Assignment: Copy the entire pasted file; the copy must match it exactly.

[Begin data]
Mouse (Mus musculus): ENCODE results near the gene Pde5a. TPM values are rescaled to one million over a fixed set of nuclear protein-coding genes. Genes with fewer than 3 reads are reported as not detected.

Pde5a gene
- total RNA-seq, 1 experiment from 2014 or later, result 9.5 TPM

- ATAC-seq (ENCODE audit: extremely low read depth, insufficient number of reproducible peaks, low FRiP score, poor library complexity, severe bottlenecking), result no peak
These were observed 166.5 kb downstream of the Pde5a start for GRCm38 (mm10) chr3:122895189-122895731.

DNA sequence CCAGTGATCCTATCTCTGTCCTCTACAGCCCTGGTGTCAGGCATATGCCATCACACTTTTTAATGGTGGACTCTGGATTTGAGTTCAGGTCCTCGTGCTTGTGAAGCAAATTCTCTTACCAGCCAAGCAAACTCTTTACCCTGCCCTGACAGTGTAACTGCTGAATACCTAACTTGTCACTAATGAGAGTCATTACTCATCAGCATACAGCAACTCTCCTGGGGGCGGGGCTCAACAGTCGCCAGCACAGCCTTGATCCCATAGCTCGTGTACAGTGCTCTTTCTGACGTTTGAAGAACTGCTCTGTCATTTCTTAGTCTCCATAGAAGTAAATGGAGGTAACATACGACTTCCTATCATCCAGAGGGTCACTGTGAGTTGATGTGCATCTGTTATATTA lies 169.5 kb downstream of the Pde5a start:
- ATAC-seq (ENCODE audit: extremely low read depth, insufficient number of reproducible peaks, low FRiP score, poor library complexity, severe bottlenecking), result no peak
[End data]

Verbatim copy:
Mouse (Mus musculus): ENCODE results near the gene Pde5a. TPM values are rescaled to one million over a fixed set of nuclear protein-coding genes. Genes with fewer than 3 reads are reported as not detected.

Pde5a gene
- total RNA-seq, 1 experiment from 2014 or later, result 9.5 TPM

- ATAC-seq (ENCODE audit: extremely low read depth, insufficient number of reproducible peaks, low FRiP score, poor library complexity, severe bottlenecking), result no peak
These were observed 166.5 kb downstream of the Pde5a start for GRCm38 (mm10) chr3:122895189-122895731.

DNA sequence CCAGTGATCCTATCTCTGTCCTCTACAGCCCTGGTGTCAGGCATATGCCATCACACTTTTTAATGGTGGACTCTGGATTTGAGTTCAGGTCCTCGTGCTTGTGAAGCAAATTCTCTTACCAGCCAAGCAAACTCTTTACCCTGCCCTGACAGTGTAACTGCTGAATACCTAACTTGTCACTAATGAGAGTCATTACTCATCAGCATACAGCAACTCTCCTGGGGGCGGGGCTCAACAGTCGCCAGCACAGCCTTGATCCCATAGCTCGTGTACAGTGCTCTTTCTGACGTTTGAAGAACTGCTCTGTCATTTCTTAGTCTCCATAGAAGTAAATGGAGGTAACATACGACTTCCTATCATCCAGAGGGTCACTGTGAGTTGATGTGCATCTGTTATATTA lies 169.5 kb downstream of the Pde5a start:
- ATAC-seq (ENCODE audit: extremely low read depth, insufficient number of reproducible peaks, low FRiP score, poor library complexity, severe bottlenecking), result no peak